Appreciating convenience has absolutely nothing to do with ridiculing anything. 

    Security is security.
    Convenience is convenience.

    If convenience comes with a degree of security, it is simply a plus.

    Where on earth did you get the idea of ridiculing?

    If convenience is a prerequisite for security, why did (does?) Apple allow users to NOT set a passcode? Convenience can lead to NO security. That said, in the trade-offs involved in security, convenience, reliability, accuracy and speed are important factors.

    Rear mounted fingerprint sensors were/are purely a case of user preference. IMO, the best place for them. I love them on the back and have debunked countless claims to the contrary (often from people who have never even used one).

    However, you are drifting from what you originally said, namely that no other phone had made good use of 3D depth sensing technology and that Android vendors had given up on face identification.

    Both affirmations are incorrect.

    OK everyone in these forums know that you are unfalsifiable and I have no time to waste with your repetitively and perpetually identical claims. How many banks endorse Huawei payments isn’t Xiaomi the worst of all with advertising-stuffed OS and apps impossible to remove macOS applications got instant iPhone input since Mojave iPhone allows to remove a password not because it is more convenient that way but because password is not needed and even dangerous for kids iOS had AirPlay since a decade and that’s it you reached your quota.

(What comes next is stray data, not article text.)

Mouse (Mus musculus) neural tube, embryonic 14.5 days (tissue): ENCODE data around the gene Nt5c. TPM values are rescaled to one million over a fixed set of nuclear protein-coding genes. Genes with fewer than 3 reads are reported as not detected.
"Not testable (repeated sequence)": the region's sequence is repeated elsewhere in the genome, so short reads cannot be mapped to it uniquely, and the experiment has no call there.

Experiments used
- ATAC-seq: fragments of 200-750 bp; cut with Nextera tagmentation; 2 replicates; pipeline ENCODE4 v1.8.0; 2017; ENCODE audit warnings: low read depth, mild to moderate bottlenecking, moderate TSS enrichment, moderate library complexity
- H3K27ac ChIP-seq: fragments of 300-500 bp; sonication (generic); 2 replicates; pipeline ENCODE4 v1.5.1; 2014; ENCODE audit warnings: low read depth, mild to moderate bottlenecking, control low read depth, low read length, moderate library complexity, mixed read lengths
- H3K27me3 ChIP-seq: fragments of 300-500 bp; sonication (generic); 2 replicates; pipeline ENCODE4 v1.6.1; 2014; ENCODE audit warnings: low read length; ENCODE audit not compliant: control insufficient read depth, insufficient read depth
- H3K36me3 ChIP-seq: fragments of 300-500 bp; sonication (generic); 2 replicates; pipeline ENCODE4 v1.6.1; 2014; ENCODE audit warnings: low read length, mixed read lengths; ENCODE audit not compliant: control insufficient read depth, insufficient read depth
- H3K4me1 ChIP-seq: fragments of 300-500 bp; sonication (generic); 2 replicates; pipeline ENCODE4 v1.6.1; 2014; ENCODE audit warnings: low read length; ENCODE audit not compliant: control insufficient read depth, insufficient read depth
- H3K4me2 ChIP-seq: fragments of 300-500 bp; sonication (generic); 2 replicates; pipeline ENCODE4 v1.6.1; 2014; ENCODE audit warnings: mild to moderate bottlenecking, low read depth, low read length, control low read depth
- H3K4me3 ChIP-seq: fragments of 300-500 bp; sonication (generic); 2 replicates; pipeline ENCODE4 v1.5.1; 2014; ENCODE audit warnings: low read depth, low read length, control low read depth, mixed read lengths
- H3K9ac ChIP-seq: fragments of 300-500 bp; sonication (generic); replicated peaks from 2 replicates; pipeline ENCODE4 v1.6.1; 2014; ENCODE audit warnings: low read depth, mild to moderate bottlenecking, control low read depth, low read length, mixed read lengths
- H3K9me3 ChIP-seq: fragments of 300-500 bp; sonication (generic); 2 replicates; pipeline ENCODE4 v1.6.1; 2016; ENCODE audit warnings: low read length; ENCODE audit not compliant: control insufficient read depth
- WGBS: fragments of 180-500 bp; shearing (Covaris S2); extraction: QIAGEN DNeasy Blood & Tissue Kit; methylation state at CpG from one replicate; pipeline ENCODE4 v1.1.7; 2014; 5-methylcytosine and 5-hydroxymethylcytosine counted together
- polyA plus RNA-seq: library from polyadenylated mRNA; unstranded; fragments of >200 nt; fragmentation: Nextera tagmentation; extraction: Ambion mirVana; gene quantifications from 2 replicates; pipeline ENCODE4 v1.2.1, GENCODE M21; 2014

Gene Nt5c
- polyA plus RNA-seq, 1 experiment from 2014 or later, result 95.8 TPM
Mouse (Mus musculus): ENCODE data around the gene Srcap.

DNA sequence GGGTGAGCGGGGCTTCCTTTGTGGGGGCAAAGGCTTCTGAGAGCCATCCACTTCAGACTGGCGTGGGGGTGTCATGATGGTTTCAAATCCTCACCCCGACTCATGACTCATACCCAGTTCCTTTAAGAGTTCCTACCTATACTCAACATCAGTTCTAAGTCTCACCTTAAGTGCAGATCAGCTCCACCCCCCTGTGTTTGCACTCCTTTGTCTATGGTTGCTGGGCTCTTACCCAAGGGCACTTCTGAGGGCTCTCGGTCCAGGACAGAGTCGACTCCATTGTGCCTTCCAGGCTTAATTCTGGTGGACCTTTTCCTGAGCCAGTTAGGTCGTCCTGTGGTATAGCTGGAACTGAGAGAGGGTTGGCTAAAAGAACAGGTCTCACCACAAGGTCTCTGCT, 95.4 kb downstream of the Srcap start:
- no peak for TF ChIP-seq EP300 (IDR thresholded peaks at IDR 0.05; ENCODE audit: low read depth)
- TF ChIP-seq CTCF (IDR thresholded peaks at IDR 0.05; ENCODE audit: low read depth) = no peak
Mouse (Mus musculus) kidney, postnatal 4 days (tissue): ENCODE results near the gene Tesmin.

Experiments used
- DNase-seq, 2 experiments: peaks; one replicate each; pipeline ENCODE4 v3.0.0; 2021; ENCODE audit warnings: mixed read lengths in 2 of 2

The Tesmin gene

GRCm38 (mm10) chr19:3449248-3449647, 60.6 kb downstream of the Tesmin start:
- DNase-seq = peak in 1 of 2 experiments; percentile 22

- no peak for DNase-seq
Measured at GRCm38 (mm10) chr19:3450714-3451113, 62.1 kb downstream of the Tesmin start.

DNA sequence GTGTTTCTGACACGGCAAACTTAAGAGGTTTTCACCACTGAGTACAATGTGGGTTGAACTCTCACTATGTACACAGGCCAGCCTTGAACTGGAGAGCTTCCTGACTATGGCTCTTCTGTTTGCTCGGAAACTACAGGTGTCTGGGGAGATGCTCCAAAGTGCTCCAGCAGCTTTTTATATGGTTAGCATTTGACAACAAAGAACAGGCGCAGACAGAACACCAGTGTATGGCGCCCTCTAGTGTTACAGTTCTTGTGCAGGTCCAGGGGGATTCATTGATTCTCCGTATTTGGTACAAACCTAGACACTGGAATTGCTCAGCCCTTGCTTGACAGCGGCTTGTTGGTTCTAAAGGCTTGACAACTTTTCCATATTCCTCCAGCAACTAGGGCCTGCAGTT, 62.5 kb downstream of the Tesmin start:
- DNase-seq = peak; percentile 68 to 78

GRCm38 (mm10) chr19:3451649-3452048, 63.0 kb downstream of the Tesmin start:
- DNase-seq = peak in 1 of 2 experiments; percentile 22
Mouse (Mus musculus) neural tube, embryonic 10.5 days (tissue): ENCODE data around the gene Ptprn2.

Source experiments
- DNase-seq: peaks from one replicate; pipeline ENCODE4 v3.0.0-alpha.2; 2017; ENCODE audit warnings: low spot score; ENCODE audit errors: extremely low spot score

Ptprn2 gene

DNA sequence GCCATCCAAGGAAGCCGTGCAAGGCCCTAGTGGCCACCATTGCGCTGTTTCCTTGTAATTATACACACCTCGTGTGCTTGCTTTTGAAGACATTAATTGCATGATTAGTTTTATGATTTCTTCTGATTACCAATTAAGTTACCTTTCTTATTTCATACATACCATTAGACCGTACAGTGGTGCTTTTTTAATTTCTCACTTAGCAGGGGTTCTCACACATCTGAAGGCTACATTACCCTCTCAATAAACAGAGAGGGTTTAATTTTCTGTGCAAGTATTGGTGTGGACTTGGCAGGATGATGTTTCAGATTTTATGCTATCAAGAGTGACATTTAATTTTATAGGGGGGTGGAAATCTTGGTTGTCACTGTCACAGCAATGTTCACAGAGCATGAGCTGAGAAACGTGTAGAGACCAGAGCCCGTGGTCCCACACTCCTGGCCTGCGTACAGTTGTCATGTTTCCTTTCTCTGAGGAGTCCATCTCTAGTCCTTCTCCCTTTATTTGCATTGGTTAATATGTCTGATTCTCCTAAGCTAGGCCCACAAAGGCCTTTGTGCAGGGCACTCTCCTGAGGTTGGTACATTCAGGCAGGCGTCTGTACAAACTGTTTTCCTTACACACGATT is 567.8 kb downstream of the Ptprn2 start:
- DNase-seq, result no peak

edited July 2019 StrangeDays
  • Reply 79 of 91
    macplusplusmacplusplus Posts: 2,111member
    Rayer said:
    elijahg said:
    jdw said:
    The continued presence of the "notch" coupled with what consumers perceive as the biggest bang for the buck is no doubt driving this.
    The notch doesn't concern me personally, but the price does. I'll always (within reason) be loyal to Apple, but more and more people are looking at Apple's £1000 phones and thinking "nah, you know what, I'm going to switch to Android," where they get 75% of the features for 25% of the price. Some of the Chinese Android phones really are surprisingly good, even at the £250 price bracket. My friend's £250 Xiaomi has incredible low-light camera performance. Makes the Xs look like something from 5 years ago.